Paul additionally tells us, “Or do you not know that your body is a temple of the Holy Spirit within you, whom you have from God” (1 Cor 6:19)? This “is the sign of his dwelling with men and women on earth. In fact, in the terms of the new covenant, the church is the temple because of God’s indwelling of men and women by virtue of their union with Christ.” Ephesians 2:11-22 is another important passage that helps us to see how God is making His people into His temple where He will dwell with them forever. In that passage it’s clear that God is making a new spiritual temple. The new temple of Christ’s Body is replacing the physical temple that was in Jerusalem. This Body consists not only of Jews, but also Gentiles. We experience deliverance and salvation individually through the finished work of Christ’s atoning work, but additionally we are now part of a new corporate group called the church, which consists of people from every nation, language, and tribe.
In the OC the high priest was the mediator between God and man. He was the one who would sprinkle the blood of the lamb on the Ark of the Covenant on the Day of Atonement. He was the one who was expected to be consecrated and holy to God. As the King represented the people to God, the high priest represented God to the people. With the incarnation, life, death, resurrection, and ascension of Christ, a definitive change has happened in how God is represented to us. Jesus Christ is our Great High Priest. We now know Jesus as the Priest King who is worthy of our total devotion and worship.
The book of Hebrews is crucial in helping us to understand how Jesus is greater than all things. He is greater than angels (chapter 1); greater than Moses (chapter 3); and greater than all of the earthly high priests (4:14-5:10; 7:1-8:13.) These passages that describe the differences of how Jesus is not only better, but also perfect, and eternal in His priestly intercession between Him and us.
For it was indeed fitting that we should have such a high priest, holy, innocent, unstained, separated from sinners, and exalted above the heavens. He has no need, like those high priest, to offer sacrifices daily, first for his own sins and then for those of the people, since he did this once and for all when he offered up himself. For the law appoints men in their weakness as high priests, but the word of the oath, which came later than the law, appoints a Son who has been made perfect forever (Heb. 7:26-28).
Our worship to God is now through the perfect High Priest, our Lord and Savior Jesus Christ. Since, “he is able to save to the uttermost those who draw near to God though him, since he always lives to make intercession for them” (Heb. 7:25).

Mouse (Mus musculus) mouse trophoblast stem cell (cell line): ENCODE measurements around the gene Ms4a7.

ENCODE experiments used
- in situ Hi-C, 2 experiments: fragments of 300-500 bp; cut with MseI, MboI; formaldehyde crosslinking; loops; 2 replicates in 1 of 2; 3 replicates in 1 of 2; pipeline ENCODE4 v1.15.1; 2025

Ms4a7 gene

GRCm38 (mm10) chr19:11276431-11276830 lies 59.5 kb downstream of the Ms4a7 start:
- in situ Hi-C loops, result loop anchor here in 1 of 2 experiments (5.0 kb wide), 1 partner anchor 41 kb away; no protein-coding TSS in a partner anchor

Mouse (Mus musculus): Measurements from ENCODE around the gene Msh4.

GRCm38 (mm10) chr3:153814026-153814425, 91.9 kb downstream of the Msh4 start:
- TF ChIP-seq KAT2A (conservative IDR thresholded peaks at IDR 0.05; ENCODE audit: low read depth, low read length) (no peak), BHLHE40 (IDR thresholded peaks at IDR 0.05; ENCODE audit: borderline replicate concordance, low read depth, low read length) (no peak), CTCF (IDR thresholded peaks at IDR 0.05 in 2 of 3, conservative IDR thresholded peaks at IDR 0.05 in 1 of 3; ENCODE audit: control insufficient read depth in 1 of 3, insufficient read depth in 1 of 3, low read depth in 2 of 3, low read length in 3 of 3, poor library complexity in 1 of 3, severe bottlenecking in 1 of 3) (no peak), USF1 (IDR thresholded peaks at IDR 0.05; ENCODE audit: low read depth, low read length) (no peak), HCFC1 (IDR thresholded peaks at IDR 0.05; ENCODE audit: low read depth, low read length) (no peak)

In the person of Christ, God has reconciled His people to Himself. It is because of Him that we are able to rightly worship God. We are now able to worship God, as He desires to be worshiped, which is in “spirit and truth” (John 4:23). Jesus speaking to the Samaritan woman at the well who was asking Him about proper worship says, “But the hour is coming, and is now here, when the true worshipers will worship the Father in spirit and truth, for the Father is seeking such people to worship him. God is spirit, and those who worship him must worship in spirit and truth” (John 4:23-24). This means that our worship in the church is centered on Christ, the Son of God, by the power of the Spirit of God. The service of one to God for the sake of the gospel and our Lord Jesus Christ is not only initiated, but also maintained by the Spirit of God. Peterson rightly says, “worship by the Spirit is essentially trust in Christ crucified and the saving implications of his death.”
Jesus as the incarnate Word of God (John 1:1, 14) has come to reveal the eternal gospel of God’s grace to us, which leads the elect to salvation (John 3:16; Heb. 1:1; Rom. 10:17, et.al.). So, we worship God by knowing Christ, which is eternal life (John 17:3). We are told to grow in this knowledge: “But grow in the grace and knowledge of our Lord and Savior Jesus Christ” (2 Pet 3:18). As a result of knowing Christ, we turn from the idolatry of the world and our own hearts and turn to Christ in faith and service to God. We worship Him!